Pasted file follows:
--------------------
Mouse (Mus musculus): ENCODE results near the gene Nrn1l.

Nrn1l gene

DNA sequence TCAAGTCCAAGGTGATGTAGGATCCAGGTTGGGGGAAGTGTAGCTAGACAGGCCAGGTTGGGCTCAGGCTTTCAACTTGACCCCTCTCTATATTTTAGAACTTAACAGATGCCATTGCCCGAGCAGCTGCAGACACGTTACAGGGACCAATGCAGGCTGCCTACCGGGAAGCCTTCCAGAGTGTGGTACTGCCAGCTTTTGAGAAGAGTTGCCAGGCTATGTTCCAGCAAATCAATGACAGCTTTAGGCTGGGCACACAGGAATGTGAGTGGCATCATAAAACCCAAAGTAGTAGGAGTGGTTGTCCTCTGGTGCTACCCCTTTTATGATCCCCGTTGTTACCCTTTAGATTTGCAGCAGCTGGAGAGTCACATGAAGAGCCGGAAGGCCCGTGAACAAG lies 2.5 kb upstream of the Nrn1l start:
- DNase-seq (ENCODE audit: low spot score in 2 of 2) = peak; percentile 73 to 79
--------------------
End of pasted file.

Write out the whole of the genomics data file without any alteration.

Mouse (Mus musculus): ENCODE results near the gene Nrn1l.

Nrn1l gene

DNA sequence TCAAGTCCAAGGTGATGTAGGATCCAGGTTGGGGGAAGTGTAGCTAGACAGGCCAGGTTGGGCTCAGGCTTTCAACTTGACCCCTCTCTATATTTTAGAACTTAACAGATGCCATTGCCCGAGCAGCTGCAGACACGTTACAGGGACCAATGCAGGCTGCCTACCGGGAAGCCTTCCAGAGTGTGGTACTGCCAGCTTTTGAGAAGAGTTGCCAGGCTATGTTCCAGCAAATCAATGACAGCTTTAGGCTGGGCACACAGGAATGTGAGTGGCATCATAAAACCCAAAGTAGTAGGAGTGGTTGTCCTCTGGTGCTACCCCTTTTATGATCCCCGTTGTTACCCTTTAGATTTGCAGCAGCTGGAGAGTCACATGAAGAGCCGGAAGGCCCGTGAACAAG lies 2.5 kb upstream of the Nrn1l start:
- DNase-seq (ENCODE audit: low spot score in 2 of 2) = peak; percentile 73 to 79